Turning to a public option to close the Medicaid coverage gap in nonexpansion states would reduce annual federal spending by billions compared to approaches using marketplace benchmark premiums, according to a new research brief out of the Urban Institute’s Health Policy Center.
Published Wednesday, the report estimated spending and coverage under three existing or “improved” subsidy schedules for those with Affordable Care Act (ACA) nongroup coverage.
The analysis found that expansion based on marketplace benchmark premiums would incur between $16.6 billion to $18.1 billion in 2022 and an estimated $199 billion to $217 billion over 10 years. However, a public option that typically pays Medicare rates would range from $11.4 billion to $12.3 billion for 2022 and an estimated $136 billion to $148 billion over the next decade.
While the public option would reduce federal premium tax credits for those in the coverage gap by roughly 28%, the report’s authors noted the approach would have no impact on new coverage compared to using marketplace benchmarks “because premiums paid by households would be limited under each reform to a percentage of income that is unchanged by the public option.”
Under the model’s three subsidy schedules, 2.8 million to 3.2 million people in the Medicaid gap population would gain coverage.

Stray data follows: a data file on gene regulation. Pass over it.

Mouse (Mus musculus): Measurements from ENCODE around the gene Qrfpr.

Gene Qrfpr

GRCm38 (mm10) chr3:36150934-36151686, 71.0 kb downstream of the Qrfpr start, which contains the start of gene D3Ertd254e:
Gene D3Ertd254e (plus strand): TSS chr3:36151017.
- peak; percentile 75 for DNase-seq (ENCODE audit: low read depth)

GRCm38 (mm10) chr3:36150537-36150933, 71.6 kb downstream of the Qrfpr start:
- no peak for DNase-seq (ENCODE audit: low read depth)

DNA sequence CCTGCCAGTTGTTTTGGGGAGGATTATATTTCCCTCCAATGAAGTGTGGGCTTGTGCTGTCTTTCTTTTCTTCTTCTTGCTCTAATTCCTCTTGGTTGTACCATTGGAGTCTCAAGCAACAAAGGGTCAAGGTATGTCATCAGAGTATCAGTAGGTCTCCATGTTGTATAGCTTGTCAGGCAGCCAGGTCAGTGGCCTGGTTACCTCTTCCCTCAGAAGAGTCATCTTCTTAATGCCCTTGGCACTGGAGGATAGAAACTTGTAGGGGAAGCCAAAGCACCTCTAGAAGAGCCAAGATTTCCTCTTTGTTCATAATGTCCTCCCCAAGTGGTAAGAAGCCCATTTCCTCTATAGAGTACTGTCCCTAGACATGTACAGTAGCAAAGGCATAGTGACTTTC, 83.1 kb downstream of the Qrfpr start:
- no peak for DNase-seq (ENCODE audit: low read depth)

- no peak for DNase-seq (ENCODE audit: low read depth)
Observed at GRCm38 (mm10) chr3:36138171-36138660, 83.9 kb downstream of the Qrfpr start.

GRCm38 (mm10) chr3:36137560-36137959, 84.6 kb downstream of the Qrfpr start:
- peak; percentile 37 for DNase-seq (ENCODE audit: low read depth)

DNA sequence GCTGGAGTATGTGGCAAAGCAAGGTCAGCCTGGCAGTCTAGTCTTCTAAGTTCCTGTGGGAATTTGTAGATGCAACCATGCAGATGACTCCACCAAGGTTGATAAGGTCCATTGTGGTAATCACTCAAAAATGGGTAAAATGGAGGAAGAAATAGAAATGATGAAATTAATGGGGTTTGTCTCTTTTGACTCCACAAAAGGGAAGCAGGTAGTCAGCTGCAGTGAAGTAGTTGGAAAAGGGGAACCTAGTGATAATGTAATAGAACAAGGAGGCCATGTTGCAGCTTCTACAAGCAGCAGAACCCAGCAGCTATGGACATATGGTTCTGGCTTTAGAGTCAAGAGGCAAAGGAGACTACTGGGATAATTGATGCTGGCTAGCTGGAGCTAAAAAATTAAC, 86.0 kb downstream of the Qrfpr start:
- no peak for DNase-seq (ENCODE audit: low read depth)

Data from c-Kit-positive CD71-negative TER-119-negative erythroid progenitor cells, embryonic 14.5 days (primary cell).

Twelve states have so far not expanded Medicaid under the ACA and have 14.6 million uninsured residents, 5.8 million of which have incomes falling below the federal poverty level, the report’s authors wrote.
Adopting a public option to extend coverage to millions of these uninsured people stands to benefit the federal government’s checkbook due to the high benchmark premiums in place across many of the nonexpansion states, they wrote.
Extending coverage has become a major policy focus for Democratic lawmakers and the Biden administration.
The most recent effort came this week with new legislation introduced by a trio of Senate Democrats late Monday.
The Medicaid Saves Lives Act would instruct the Centers for Medicare & Medicaid Services to create a Medicaid-like program for those in holdout states as well as new federal incentives for those states to sign up for expansion. If enacted, it would extend coverage to 4.4 million Americans in the Medicaid coverage gap.